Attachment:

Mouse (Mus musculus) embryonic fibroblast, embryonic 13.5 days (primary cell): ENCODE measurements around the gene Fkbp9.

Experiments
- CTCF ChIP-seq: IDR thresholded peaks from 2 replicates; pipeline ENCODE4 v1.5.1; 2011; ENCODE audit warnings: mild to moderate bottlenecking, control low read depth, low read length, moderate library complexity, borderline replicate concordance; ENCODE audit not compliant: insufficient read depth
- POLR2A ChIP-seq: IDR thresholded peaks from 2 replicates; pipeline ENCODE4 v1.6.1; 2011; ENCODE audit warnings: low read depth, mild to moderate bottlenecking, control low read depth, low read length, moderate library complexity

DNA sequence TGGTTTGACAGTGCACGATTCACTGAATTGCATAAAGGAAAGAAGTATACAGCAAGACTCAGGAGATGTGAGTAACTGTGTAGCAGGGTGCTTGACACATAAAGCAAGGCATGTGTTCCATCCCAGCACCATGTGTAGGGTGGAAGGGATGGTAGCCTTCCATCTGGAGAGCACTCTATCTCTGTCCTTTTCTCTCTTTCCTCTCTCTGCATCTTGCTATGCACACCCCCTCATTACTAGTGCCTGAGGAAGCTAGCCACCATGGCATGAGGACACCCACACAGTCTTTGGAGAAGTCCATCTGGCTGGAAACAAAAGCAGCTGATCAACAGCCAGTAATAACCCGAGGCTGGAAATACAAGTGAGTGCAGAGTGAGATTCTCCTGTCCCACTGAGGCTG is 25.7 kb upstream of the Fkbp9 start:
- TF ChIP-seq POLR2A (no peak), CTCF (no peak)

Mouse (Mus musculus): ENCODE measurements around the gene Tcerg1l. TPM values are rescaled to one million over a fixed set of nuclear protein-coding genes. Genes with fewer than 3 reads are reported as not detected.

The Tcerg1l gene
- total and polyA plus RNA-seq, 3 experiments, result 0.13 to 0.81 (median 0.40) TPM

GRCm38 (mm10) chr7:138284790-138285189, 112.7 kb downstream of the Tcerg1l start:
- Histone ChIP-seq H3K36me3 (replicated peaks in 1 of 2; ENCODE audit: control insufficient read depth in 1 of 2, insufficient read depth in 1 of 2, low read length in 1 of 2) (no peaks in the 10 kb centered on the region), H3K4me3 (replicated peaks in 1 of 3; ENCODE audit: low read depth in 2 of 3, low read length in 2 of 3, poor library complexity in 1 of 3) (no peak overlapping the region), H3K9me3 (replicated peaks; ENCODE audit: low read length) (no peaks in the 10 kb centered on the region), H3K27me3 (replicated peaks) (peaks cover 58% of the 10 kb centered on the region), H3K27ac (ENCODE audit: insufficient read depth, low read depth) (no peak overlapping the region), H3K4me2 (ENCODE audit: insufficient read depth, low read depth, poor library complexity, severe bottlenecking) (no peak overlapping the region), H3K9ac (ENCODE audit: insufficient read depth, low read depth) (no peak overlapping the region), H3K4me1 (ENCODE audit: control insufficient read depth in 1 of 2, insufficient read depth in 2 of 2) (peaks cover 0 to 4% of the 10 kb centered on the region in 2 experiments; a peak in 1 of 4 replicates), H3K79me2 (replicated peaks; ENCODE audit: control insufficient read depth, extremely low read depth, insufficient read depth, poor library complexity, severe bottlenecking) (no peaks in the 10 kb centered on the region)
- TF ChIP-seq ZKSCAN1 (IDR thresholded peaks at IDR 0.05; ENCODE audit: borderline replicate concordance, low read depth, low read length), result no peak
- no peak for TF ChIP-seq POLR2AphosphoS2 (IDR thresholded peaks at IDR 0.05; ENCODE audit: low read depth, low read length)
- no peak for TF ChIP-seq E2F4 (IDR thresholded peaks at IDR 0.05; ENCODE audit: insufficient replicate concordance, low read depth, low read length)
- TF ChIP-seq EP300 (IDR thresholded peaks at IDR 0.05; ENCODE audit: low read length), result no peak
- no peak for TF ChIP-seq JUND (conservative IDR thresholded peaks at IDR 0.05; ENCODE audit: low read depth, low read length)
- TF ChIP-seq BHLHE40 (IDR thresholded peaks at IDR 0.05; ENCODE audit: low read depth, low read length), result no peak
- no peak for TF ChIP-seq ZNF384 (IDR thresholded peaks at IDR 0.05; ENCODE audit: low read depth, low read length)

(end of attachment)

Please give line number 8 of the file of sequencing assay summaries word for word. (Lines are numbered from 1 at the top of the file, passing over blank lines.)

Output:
The Tcerg1l gene